A Tough Corporate Job Asks One Question: Can You Hack It?

July 20, 2014

NICOLE PERLROTH

SAN FRANCISCO — Pity the poor chief information security officer.

The profession barely existed a generation ago. But to combat the growing threat of online breaches, companies and governments are hiring executives whose main responsibility is to make sure data systems are secure. When things go wrong — and they often do — these executives expect to bear the blame.

“We’re like sheep waiting to be slaughtered,” said David Jordan, the chief information security officer for Arlington County in Virginia. “We all know what our fate is when there’s a significant breach. This job is not for the fainthearted.”

Chief information security officers have one of the toughest jobs in the business world: They must stay one step ahead of criminal masterminds in Moscow and military hackers in Shanghai, check off a growing list of compliance boxes and keep close tabs on leaky vendors and reckless employees who upload sensitive data to Dropbox accounts and unlocked iPhones.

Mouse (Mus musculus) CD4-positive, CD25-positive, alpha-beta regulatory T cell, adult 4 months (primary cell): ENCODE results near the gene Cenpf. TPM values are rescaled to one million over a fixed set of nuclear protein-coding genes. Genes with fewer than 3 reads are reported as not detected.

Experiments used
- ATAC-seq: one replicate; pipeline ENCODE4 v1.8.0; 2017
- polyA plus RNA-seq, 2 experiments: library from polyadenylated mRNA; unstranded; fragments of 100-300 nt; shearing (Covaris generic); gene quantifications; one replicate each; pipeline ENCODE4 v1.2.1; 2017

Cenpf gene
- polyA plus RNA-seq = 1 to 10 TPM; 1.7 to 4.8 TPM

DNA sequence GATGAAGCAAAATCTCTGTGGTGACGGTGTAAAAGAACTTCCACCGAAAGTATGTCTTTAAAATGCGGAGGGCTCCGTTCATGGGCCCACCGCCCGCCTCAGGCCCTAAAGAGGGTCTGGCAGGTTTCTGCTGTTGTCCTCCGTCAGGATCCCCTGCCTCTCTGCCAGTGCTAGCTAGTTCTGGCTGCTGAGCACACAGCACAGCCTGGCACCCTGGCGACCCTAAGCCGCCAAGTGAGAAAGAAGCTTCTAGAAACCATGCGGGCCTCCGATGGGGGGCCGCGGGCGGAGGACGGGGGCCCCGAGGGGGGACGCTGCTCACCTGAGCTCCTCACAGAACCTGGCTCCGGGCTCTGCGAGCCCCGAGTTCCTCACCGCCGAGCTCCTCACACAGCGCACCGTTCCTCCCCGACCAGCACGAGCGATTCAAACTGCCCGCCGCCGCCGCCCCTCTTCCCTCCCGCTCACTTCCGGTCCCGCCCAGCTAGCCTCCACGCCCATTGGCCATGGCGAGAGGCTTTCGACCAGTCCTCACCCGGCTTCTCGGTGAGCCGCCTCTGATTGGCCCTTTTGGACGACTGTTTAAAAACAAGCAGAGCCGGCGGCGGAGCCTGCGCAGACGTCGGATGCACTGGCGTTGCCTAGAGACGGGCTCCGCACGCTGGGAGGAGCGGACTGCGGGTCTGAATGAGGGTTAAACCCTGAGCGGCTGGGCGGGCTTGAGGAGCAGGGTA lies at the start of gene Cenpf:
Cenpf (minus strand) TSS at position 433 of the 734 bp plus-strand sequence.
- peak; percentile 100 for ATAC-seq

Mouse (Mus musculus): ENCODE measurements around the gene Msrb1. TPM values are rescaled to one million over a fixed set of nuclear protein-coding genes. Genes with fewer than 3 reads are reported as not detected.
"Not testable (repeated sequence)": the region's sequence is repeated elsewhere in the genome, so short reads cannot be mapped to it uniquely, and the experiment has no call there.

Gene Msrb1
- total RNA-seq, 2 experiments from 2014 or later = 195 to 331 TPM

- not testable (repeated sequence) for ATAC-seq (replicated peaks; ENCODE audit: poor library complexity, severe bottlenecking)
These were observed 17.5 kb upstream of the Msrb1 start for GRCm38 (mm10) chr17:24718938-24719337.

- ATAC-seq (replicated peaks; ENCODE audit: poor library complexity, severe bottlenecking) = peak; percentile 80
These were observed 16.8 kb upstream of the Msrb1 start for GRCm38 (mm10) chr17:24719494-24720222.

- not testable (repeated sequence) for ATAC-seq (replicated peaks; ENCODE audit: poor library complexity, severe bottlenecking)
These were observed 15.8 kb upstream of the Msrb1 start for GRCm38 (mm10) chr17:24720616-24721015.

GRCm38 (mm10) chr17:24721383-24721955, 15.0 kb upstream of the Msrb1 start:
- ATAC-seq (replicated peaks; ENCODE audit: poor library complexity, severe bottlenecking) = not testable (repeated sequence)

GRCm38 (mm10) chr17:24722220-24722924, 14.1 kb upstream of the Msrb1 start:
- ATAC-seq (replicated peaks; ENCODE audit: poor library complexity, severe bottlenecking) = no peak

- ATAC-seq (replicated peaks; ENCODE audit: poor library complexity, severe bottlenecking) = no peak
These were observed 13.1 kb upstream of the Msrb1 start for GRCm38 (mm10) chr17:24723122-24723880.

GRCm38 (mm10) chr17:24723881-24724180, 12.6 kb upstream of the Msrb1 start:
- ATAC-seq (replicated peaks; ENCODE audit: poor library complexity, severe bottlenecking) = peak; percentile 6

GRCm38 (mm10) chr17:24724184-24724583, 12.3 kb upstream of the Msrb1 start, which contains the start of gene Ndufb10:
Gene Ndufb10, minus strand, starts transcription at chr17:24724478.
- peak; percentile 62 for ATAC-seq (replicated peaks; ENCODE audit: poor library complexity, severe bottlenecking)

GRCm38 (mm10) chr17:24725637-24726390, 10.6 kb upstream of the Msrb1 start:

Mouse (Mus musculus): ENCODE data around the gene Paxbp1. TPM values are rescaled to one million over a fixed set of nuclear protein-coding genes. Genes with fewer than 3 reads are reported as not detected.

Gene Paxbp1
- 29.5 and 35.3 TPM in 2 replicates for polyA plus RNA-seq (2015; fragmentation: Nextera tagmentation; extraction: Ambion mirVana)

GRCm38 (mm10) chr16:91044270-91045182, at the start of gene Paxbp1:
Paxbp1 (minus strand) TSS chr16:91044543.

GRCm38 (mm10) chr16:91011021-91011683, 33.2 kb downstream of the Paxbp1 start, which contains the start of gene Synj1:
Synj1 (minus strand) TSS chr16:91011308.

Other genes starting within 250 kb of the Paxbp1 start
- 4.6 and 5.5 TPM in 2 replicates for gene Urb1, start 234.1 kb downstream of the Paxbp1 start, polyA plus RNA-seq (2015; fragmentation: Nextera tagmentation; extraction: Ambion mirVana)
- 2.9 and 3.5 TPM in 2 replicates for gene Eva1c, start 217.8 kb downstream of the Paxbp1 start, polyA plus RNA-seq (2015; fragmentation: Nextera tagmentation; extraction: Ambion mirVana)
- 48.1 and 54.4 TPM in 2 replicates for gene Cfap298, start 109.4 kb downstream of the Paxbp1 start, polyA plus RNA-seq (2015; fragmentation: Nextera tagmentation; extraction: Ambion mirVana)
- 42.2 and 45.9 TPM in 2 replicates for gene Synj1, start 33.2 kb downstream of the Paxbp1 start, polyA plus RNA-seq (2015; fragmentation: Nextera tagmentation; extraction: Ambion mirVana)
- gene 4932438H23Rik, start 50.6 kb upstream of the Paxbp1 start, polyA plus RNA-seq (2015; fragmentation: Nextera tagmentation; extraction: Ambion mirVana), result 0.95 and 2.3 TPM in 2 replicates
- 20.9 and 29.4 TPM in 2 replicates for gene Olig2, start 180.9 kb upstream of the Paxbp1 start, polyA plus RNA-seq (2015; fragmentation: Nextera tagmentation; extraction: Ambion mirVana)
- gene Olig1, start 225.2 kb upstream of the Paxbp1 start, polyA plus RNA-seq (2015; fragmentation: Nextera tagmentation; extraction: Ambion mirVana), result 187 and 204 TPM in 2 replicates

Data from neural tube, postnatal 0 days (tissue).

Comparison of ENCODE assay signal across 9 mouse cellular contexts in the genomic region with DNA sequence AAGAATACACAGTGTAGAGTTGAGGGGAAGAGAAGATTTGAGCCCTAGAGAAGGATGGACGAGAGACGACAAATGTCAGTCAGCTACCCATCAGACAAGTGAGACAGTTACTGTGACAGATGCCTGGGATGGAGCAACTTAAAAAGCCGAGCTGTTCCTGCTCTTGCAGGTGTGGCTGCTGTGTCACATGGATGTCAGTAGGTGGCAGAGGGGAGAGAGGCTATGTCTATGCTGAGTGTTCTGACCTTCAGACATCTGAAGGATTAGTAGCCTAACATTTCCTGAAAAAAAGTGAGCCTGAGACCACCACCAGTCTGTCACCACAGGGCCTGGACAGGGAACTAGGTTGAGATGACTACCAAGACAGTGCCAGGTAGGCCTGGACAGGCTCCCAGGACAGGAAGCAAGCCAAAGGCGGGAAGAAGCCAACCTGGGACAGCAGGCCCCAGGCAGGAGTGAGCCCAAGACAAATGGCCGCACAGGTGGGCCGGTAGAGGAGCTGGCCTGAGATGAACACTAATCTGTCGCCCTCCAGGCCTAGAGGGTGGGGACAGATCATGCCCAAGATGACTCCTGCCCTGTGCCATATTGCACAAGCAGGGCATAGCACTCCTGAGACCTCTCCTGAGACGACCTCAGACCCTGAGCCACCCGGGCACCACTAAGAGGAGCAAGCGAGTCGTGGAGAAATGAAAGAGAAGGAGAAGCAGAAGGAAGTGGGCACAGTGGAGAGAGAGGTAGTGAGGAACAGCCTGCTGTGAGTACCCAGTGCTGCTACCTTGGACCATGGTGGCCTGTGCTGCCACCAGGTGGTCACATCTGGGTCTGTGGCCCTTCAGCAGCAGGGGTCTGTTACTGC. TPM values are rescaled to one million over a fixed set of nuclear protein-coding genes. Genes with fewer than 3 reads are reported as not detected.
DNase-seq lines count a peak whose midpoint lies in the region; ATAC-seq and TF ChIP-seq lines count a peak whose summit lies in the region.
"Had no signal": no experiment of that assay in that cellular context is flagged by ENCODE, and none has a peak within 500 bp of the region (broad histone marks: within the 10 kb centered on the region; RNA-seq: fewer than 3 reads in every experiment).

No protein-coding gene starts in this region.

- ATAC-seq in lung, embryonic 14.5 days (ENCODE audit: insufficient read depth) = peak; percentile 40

They must be skilled in crisis management and communications, and expert in the most sophisticated technology, though they have come to learn the hard way that even the shiniest new security mousetraps are not foolproof.

And they face a drumbeat of news about breaches — like the arrest of a Russian this month on charges of hacking United States retailers — that constantly reminds them of the stakes.

“We have to be correct 100 percent of the time,” said Tom Kellermann, the chief information security officer at Trend Micro, a security firm. Cybercriminals, he said, “must be correct once.”

A decade ago, few organizations had a dedicated chief information security officer, or CISO (pronounced SEE-so), as they are known. Now, more than half of corporations with 1,000 or more employees have a full- or part-time executive in the post, according to a study conducted last year by the Ponemon Institute, a research firm.

Companies like VeriFone, the electronic payments systems provider; Brown-Forman, the beverage company; the Universities of North Carolina and Chicago; and younger upstarts like Fitbit, are all looking for dedicated security officers. Neiman Marcus, which suffered a major breach last year, is seeking its first one.

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